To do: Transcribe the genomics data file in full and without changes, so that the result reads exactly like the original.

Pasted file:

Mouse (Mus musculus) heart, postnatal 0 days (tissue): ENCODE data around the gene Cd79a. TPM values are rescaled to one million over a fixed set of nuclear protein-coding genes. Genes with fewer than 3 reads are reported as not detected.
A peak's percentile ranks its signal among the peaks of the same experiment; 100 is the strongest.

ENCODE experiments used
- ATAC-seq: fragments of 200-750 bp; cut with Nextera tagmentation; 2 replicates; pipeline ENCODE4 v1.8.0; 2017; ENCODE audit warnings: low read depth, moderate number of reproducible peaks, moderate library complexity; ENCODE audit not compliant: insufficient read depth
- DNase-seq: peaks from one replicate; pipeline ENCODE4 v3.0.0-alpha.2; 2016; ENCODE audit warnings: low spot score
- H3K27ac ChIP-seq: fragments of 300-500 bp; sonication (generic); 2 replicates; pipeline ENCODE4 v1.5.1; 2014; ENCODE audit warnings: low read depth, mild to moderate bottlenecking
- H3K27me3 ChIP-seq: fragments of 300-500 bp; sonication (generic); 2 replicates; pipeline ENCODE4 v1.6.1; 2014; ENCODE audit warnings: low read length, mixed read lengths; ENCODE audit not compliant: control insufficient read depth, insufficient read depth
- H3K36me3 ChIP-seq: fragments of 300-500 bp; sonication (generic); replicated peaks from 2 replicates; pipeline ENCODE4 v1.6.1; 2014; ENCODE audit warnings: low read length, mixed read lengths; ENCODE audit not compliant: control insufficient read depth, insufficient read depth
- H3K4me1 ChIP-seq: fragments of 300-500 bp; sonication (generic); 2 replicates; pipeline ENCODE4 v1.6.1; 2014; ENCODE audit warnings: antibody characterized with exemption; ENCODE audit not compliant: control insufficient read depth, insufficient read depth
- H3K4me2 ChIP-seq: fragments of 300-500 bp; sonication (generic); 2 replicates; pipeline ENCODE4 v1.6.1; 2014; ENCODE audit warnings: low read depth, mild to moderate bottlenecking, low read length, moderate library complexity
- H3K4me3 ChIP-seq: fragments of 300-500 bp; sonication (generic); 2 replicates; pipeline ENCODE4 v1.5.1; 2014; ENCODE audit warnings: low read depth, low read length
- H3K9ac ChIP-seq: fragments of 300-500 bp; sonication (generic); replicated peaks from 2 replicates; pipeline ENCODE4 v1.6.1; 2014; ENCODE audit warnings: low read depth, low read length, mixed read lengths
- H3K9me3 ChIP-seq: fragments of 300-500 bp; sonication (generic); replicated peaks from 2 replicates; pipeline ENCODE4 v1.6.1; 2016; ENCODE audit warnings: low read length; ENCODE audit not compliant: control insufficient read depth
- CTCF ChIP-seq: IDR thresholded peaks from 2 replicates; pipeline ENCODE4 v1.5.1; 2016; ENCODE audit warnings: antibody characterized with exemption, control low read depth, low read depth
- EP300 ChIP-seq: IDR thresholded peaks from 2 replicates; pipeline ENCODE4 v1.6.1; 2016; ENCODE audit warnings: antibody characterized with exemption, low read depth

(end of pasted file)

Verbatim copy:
Mouse (Mus musculus) heart, postnatal 0 days (tissue): ENCODE data around the gene Cd79a. TPM values are rescaled to one million over a fixed set of nuclear protein-coding genes. Genes with fewer than 3 reads are reported as not detected.
A peak's percentile ranks its signal among the peaks of the same experiment; 100 is the strongest.

ENCODE experiments used
- ATAC-seq: fragments of 200-750 bp; cut with Nextera tagmentation; 2 replicates; pipeline ENCODE4 v1.8.0; 2017; ENCODE audit warnings: low read depth, moderate number of reproducible peaks, moderate library complexity; ENCODE audit not compliant: insufficient read depth
- DNase-seq: peaks from one replicate; pipeline ENCODE4 v3.0.0-alpha.2; 2016; ENCODE audit warnings: low spot score
- H3K27ac ChIP-seq: fragments of 300-500 bp; sonication (generic); 2 replicates; pipeline ENCODE4 v1.5.1; 2014; ENCODE audit warnings: low read depth, mild to moderate bottlenecking
- H3K27me3 ChIP-seq: fragments of 300-500 bp; sonication (generic); 2 replicates; pipeline ENCODE4 v1.6.1; 2014; ENCODE audit warnings: low read length, mixed read lengths; ENCODE audit not compliant: control insufficient read depth, insufficient read depth
- H3K36me3 ChIP-seq: fragments of 300-500 bp; sonication (generic); replicated peaks from 2 replicates; pipeline ENCODE4 v1.6.1; 2014; ENCODE audit warnings: low read length, mixed read lengths; ENCODE audit not compliant: control insufficient read depth, insufficient read depth
- H3K4me1 ChIP-seq: fragments of 300-500 bp; sonication (generic); 2 replicates; pipeline ENCODE4 v1.6.1; 2014; ENCODE audit warnings: antibody characterized with exemption; ENCODE audit not compliant: control insufficient read depth, insufficient read depth
- H3K4me2 ChIP-seq: fragments of 300-500 bp; sonication (generic); 2 replicates; pipeline ENCODE4 v1.6.1; 2014; ENCODE audit warnings: low read depth, mild to moderate bottlenecking, low read length, moderate library complexity
- H3K4me3 ChIP-seq: fragments of 300-500 bp; sonication (generic); 2 replicates; pipeline ENCODE4 v1.5.1; 2014; ENCODE audit warnings: low read depth, low read length
- H3K9ac ChIP-seq: fragments of 300-500 bp; sonication (generic); replicated peaks from 2 replicates; pipeline ENCODE4 v1.6.1; 2014; ENCODE audit warnings: low read depth, low read length, mixed read lengths
- H3K9me3 ChIP-seq: fragments of 300-500 bp; sonication (generic); replicated peaks from 2 replicates; pipeline ENCODE4 v1.6.1; 2016; ENCODE audit warnings: low read length; ENCODE audit not compliant: control insufficient read depth
- CTCF ChIP-seq: IDR thresholded peaks from 2 replicates; pipeline ENCODE4 v1.5.1; 2016; ENCODE audit warnings: antibody characterized with exemption, control low read depth, low read depth
- EP300 ChIP-seq: IDR thresholded peaks from 2 replicates; pipeline ENCODE4 v1.6.1; 2016; ENCODE audit warnings: antibody characterized with exemption, low read depth